by Ian Marshall, ITTF Publications Editor
Each deals with the situation in a different way.
Zhang Jike, the defending champion, is the enigma; he is the player who might just have the odd hiccup on the ITTF World Tour but on the biggest stage of all, the World Championships or the Olympic Games, there are no major blips. It is his scene.
Is he not the modern day Jan-Ove Waldner? Interview male players of international status in the era of the late 1980s through to the first decade of this century and ask them to name their best win. Over 80 per cent will answer “Jan-Ove Waldner”; then compare their records with the maestro on the big stage and there is no comparison.
Perhaps Jan-Ove Waldner and Zhang Jike should adopt Glenn Miller’s “In the Mood” as their signature tune?
Needed to Prove Himself
The situation with Ma Long is somewhat different; he has had to prove himself in the big time. Three World Championships in succession he was beaten by colleague, Wang Hao at the semi-final stage of the Men’s Singles event.
First it was Yokohama in 2009, followed by Rotterdam in 2011 and then Paris in 2013; in the latter two year period, Zhang Jike had been crowned both World and Olympic champion.
He had to fight himself, he had to prove he could compete on the grand platform. Did the success of Zhang Jike provide the spur, the extra ingredient Ma Long needed? In 2015 it was a very single minded and determined Ma Long who won the Men’s Singles titles at the World Championships, the Men’s World Cup and the ITTF World Tour Grand Finals.
Similar for Li Xiaoxia
It was somewhat the same situation for Li Xiaoxia, runner up in the Women’s Singles event at the World Championships in 2007 in Zagreb and four years later in Rotterdam, the “Miss No.2” tag was dispelled.
At the London 2012 Olympic Games and the Liebherr 2013 World Championships, the style of play that had taken colleague Zhang Yining to the top step of the Olympic and World podium was in evidence. The backhand block like a brick wall; the top spin from both side consistent, unerring a more powerful as confidence grew.
Was the vital factor not to be regarded as the greatest runner up of all time a key factor?
Defeat Hurts, Severe Pain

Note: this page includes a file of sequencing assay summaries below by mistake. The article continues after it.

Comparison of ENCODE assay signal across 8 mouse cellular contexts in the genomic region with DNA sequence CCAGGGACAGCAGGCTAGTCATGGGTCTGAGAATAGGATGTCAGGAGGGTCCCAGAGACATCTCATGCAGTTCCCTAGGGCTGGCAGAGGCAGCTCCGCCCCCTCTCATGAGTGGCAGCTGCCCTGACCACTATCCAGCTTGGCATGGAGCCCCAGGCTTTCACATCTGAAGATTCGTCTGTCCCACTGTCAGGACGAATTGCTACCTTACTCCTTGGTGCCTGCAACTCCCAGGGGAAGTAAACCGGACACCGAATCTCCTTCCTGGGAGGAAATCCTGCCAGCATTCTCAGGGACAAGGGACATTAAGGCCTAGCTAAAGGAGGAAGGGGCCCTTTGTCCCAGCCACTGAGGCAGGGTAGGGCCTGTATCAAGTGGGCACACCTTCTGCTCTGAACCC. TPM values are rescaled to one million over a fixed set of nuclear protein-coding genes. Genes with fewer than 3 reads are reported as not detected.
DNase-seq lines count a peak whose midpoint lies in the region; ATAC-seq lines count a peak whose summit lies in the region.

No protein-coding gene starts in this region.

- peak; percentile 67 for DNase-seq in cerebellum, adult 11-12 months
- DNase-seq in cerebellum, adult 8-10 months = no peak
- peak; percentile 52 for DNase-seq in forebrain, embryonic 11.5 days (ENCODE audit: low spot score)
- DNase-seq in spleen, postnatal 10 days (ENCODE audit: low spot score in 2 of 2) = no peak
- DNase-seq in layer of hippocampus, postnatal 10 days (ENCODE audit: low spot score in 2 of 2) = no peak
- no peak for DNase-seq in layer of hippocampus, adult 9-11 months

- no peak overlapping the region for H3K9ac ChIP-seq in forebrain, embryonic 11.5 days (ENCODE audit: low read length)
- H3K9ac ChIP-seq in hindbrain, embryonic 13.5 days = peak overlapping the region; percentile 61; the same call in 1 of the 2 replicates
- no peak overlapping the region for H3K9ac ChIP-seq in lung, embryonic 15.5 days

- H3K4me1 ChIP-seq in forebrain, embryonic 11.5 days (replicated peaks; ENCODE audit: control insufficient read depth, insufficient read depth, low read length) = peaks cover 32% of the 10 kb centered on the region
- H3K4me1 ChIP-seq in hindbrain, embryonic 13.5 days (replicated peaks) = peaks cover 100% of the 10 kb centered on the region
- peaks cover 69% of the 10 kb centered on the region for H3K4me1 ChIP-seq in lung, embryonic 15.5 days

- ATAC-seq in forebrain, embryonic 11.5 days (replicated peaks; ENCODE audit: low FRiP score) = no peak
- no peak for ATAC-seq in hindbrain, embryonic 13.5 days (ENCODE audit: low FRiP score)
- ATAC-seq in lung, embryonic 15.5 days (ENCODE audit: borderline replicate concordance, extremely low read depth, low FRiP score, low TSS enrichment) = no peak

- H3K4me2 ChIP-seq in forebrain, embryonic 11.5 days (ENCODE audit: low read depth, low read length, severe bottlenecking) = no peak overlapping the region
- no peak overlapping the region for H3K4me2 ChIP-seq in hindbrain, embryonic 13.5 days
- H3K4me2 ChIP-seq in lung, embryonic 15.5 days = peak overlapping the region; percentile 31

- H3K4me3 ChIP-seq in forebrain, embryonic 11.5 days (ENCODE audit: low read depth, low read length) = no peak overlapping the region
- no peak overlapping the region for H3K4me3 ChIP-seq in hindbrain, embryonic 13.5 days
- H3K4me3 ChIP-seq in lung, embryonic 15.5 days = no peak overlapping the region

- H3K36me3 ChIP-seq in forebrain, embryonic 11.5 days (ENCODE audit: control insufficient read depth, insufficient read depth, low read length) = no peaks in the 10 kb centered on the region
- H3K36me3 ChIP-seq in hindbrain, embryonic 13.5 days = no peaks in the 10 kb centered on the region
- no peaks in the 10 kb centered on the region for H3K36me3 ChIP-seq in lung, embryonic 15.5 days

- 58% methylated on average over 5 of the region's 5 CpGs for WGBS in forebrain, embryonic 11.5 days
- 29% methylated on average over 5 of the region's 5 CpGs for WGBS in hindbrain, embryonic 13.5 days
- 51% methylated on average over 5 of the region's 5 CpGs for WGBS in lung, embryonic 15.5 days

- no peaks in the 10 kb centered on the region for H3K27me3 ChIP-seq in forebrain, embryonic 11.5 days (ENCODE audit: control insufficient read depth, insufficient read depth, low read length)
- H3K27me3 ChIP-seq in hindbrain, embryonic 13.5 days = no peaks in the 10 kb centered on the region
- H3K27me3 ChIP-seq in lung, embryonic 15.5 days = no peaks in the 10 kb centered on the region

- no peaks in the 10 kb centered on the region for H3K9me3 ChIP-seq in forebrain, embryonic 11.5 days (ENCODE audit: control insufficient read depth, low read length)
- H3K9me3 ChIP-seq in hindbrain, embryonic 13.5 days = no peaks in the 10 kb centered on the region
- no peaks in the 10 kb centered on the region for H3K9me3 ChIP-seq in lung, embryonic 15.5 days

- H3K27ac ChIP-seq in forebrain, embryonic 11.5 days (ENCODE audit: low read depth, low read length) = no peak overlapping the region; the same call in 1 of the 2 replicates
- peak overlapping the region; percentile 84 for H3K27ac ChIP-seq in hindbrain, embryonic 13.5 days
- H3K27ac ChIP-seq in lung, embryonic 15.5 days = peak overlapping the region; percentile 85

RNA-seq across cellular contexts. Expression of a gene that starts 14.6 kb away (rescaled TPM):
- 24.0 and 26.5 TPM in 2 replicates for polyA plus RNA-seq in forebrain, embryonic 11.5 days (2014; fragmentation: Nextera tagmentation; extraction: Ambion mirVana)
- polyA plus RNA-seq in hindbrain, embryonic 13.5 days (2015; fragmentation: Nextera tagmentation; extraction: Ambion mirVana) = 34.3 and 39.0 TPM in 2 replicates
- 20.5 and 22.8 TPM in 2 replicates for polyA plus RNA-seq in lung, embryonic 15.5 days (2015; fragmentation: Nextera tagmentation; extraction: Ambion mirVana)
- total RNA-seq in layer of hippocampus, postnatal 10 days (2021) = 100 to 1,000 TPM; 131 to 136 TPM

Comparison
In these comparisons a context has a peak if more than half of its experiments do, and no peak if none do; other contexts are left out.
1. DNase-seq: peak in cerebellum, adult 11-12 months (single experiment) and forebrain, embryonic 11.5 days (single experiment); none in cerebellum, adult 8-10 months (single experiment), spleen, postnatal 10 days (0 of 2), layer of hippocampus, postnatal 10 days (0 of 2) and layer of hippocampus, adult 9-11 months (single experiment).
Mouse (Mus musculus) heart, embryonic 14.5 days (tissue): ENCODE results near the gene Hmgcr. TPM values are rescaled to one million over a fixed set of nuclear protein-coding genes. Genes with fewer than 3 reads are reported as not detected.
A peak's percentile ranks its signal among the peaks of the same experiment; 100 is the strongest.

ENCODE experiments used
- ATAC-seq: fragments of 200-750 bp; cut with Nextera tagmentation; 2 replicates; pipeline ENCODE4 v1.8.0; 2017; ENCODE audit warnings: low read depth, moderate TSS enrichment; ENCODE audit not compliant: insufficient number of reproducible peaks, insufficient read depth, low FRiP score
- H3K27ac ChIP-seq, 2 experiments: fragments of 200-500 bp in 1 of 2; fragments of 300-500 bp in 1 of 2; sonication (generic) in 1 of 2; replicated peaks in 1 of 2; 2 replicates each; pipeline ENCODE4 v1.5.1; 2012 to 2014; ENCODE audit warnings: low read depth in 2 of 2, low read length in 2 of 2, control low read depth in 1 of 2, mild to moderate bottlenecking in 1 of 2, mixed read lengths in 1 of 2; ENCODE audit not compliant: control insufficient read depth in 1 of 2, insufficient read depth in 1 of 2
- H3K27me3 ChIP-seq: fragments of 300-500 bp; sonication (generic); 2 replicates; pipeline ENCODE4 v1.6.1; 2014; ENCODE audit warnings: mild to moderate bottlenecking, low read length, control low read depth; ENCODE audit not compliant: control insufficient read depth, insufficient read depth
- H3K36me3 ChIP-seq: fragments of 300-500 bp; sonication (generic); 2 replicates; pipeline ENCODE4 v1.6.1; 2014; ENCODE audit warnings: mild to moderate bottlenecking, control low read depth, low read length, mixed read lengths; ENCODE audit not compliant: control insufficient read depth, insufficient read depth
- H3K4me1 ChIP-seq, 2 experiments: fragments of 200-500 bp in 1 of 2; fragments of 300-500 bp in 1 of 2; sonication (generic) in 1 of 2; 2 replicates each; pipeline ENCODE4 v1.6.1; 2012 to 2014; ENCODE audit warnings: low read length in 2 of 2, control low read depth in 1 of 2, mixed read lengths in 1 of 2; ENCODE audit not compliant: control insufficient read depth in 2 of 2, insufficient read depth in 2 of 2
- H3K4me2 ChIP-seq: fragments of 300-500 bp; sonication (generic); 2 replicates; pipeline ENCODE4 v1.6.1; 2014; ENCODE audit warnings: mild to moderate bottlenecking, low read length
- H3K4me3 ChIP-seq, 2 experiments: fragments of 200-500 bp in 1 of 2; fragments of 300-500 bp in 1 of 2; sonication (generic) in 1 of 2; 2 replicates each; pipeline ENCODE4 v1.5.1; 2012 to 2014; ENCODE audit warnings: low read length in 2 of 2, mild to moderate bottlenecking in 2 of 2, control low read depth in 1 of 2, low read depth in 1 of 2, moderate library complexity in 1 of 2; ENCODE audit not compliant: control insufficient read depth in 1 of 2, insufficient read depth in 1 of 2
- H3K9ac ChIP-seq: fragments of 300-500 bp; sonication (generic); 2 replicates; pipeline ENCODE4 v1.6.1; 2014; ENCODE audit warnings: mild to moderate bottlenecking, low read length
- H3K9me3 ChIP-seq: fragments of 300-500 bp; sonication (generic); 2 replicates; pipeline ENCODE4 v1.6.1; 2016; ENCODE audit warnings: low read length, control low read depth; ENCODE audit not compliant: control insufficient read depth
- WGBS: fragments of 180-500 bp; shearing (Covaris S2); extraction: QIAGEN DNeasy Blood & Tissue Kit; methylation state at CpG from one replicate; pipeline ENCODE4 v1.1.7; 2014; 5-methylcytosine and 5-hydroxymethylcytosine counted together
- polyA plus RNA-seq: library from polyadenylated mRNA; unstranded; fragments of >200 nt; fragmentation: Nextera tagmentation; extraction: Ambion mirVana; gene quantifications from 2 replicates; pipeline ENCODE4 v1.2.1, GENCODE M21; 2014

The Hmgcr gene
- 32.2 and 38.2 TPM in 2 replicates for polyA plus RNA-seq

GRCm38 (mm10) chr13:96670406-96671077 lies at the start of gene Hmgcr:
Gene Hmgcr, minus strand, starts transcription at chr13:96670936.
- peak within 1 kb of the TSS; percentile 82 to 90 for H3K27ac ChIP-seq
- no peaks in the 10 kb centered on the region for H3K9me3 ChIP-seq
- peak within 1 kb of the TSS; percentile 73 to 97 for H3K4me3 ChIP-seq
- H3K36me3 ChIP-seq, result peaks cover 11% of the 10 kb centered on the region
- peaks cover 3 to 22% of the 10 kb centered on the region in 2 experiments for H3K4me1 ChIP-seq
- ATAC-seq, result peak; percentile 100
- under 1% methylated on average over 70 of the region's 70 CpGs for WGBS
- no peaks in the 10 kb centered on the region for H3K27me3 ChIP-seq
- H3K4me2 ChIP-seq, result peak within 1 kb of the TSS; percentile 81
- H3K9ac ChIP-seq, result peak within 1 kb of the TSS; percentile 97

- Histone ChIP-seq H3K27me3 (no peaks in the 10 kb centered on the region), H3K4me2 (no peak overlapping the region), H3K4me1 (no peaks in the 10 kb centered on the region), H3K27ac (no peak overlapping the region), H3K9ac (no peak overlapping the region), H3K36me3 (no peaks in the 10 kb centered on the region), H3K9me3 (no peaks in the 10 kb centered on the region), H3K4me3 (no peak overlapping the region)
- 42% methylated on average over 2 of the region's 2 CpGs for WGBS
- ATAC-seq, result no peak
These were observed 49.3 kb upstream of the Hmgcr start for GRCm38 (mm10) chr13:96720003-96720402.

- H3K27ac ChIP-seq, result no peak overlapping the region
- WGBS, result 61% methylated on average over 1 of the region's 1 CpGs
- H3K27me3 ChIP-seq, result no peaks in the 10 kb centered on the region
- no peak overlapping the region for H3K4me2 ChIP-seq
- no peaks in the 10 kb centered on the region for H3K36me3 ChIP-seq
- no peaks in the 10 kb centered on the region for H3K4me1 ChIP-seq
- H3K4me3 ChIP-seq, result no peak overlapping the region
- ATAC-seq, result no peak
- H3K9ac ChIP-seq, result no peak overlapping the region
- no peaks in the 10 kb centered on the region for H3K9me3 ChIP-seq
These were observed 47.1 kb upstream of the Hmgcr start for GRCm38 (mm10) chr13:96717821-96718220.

Reacting to defeat and returning stronger but if anyone possesses that trait, it is Ding Ning.
You see a smiling, cheery face but inside there is a steely determination to win. It is that factor above all else that enables Ding Ning to cope with pressure.
Nowhere was that more exemplified that in the final of the Women’s Singles event at the Qoros 2015 World Championships in Suzhou, when in the seventh game she suffered an ankle injury and with restricted in movement, secured victory. Mental strength, few are her equal in that department, none are better.
The Norm, Not Unusual
In Rio de Janeiro, the Chinese quartet is under pressure but that is nothing unusual.
At the Liebherr 2004 World Championships in Doha, Wang Nan was quite clear. “As a member of the Chinese Team you are always under pressure!”
Simply, it is the norm. It is a fact supported by history; it is now 12 years since a Chinese player experienced defeat against an adversary from foreign shores at an Olympic Games.
In Athens in 2004, Jan-Ove Waldner underlined the fact that, even though he was in his twilight years of his career, he was still a player of note. Additionally, undoubtedly pressure told.
Contrary to expectations, Jan-Ove Waldner beat Ma Lin in the fourth round of the Men’s Singles event; partnering Jörgen Persson in the Men’s Doubles, in the third round the duo ousted Kong Linghui and Wang Hao.
Occasion Too Great
Later, in the final of the Men’s Singles event, did the occasion and the expectation prove too much for a 21 year old Wang Hao? He lost to Korea’s Ryu Seungmin, a player he had beaten on all three previous occasions when they had met on the international scene.
Furthermore, the surprises were not restricted just to the men.
In the Women’s Singles event, Niu Jianfeng experienced a fourth round defeat at the hands of DPR Korea’s Kim Hyang Mi, the eventual silver medallist; one round later at the quarter-final stage, Wang Nan departed at the hands of Singapore’s Li Jiawei.
Place Your Bets, Not Your House
Will Rio 2016 witness the surprises of 2004; or will the Chinese dominance of the past two Olympic Games continue?
Place your bets but don’t put your house on Athens.